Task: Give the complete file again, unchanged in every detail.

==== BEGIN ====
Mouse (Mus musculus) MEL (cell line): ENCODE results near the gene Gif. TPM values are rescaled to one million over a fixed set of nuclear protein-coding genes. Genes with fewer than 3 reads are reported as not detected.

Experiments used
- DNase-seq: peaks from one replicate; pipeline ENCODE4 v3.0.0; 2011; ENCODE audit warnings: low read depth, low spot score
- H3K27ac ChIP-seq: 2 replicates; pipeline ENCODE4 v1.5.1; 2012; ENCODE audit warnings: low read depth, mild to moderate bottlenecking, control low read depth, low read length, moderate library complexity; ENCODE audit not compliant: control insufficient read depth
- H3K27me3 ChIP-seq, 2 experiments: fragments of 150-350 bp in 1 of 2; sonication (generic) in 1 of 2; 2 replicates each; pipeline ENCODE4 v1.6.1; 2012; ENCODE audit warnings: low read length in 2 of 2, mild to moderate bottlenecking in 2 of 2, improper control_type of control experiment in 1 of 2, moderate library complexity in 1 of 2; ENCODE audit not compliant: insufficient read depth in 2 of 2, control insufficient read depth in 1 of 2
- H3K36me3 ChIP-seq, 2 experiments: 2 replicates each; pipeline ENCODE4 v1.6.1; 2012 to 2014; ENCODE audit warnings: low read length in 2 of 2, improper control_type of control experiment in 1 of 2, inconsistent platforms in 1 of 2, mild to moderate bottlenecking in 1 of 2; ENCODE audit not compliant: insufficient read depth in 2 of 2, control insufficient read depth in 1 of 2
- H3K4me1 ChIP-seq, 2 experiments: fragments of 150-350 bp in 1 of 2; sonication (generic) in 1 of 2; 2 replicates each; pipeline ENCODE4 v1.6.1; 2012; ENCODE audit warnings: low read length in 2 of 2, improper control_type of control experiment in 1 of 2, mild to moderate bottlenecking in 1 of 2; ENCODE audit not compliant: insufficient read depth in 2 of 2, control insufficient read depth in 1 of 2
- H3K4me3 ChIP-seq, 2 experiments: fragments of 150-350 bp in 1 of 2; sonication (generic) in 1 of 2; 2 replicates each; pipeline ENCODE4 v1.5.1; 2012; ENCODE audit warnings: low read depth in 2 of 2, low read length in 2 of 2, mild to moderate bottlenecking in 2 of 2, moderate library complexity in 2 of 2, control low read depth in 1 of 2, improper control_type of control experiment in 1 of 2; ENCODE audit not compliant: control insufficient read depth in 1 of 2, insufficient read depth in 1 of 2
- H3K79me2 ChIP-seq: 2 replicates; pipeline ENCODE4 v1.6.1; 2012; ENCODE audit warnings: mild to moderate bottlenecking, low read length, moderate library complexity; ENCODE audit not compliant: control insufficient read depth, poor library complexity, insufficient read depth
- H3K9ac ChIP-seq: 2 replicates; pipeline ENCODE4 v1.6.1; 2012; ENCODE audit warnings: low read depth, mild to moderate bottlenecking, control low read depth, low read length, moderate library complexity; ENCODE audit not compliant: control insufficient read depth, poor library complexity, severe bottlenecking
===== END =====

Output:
Mouse (Mus musculus) MEL (cell line): ENCODE results near the gene Gif. TPM values are rescaled to one million over a fixed set of nuclear protein-coding genes. Genes with fewer than 3 reads are reported as not detected.

Experiments used
- DNase-seq: peaks from one replicate; pipeline ENCODE4 v3.0.0; 2011; ENCODE audit warnings: low read depth, low spot score
- H3K27ac ChIP-seq: 2 replicates; pipeline ENCODE4 v1.5.1; 2012; ENCODE audit warnings: low read depth, mild to moderate bottlenecking, control low read depth, low read length, moderate library complexity; ENCODE audit not compliant: control insufficient read depth
- H3K27me3 ChIP-seq, 2 experiments: fragments of 150-350 bp in 1 of 2; sonication (generic) in 1 of 2; 2 replicates each; pipeline ENCODE4 v1.6.1; 2012; ENCODE audit warnings: low read length in 2 of 2, mild to moderate bottlenecking in 2 of 2, improper control_type of control experiment in 1 of 2, moderate library complexity in 1 of 2; ENCODE audit not compliant: insufficient read depth in 2 of 2, control insufficient read depth in 1 of 2
- H3K36me3 ChIP-seq, 2 experiments: 2 replicates each; pipeline ENCODE4 v1.6.1; 2012 to 2014; ENCODE audit warnings: low read length in 2 of 2, improper control_type of control experiment in 1 of 2, inconsistent platforms in 1 of 2, mild to moderate bottlenecking in 1 of 2; ENCODE audit not compliant: insufficient read depth in 2 of 2, control insufficient read depth in 1 of 2
- H3K4me1 ChIP-seq, 2 experiments: fragments of 150-350 bp in 1 of 2; sonication (generic) in 1 of 2; 2 replicates each; pipeline ENCODE4 v1.6.1; 2012; ENCODE audit warnings: low read length in 2 of 2, improper control_type of control experiment in 1 of 2, mild to moderate bottlenecking in 1 of 2; ENCODE audit not compliant: insufficient read depth in 2 of 2, control insufficient read depth in 1 of 2
- H3K4me3 ChIP-seq, 2 experiments: fragments of 150-350 bp in 1 of 2; sonication (generic) in 1 of 2; 2 replicates each; pipeline ENCODE4 v1.5.1; 2012; ENCODE audit warnings: low read depth in 2 of 2, low read length in 2 of 2, mild to moderate bottlenecking in 2 of 2, moderate library complexity in 2 of 2, control low read depth in 1 of 2, improper control_type of control experiment in 1 of 2; ENCODE audit not compliant: control insufficient read depth in 1 of 2, insufficient read depth in 1 of 2
- H3K79me2 ChIP-seq: 2 replicates; pipeline ENCODE4 v1.6.1; 2012; ENCODE audit warnings: mild to moderate bottlenecking, low read length, moderate library complexity; ENCODE audit not compliant: control insufficient read depth, poor library complexity, insufficient read depth
- H3K9ac ChIP-seq: 2 replicates; pipeline ENCODE4 v1.6.1; 2012; ENCODE audit warnings: low read depth, mild to moderate bottlenecking, control low read depth, low read length, moderate library complexity; ENCODE audit not compliant: control insufficient read depth, poor library complexity, severe bottlenecking